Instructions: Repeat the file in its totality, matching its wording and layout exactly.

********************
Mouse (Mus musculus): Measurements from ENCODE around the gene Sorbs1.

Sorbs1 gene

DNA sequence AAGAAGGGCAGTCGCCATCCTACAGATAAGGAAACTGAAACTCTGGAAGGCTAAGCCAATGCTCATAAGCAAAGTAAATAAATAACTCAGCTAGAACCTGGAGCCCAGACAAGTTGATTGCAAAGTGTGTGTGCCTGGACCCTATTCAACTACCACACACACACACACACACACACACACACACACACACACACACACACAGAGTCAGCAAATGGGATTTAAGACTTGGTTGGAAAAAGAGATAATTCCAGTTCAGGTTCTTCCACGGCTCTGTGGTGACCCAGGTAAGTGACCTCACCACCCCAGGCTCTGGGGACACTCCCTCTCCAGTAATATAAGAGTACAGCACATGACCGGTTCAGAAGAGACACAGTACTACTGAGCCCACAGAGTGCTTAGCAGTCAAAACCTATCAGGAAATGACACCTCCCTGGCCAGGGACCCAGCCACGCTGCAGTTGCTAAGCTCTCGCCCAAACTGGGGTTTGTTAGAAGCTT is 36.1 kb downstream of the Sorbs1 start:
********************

Mouse (Mus musculus): Measurements from ENCODE around the gene Sorbs1.

Sorbs1 gene

DNA sequence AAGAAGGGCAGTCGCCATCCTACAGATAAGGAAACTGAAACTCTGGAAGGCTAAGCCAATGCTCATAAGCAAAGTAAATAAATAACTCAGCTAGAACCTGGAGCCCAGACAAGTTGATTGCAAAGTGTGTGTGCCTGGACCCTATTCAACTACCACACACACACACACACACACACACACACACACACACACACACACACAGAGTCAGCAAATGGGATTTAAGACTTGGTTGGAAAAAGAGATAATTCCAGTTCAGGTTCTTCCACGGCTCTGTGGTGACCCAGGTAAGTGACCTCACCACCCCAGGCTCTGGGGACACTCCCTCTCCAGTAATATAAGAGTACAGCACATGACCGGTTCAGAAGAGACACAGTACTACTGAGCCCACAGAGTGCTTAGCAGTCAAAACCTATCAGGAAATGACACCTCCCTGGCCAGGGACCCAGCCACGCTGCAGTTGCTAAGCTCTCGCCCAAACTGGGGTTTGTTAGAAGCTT is 36.1 kb downstream of the Sorbs1 start: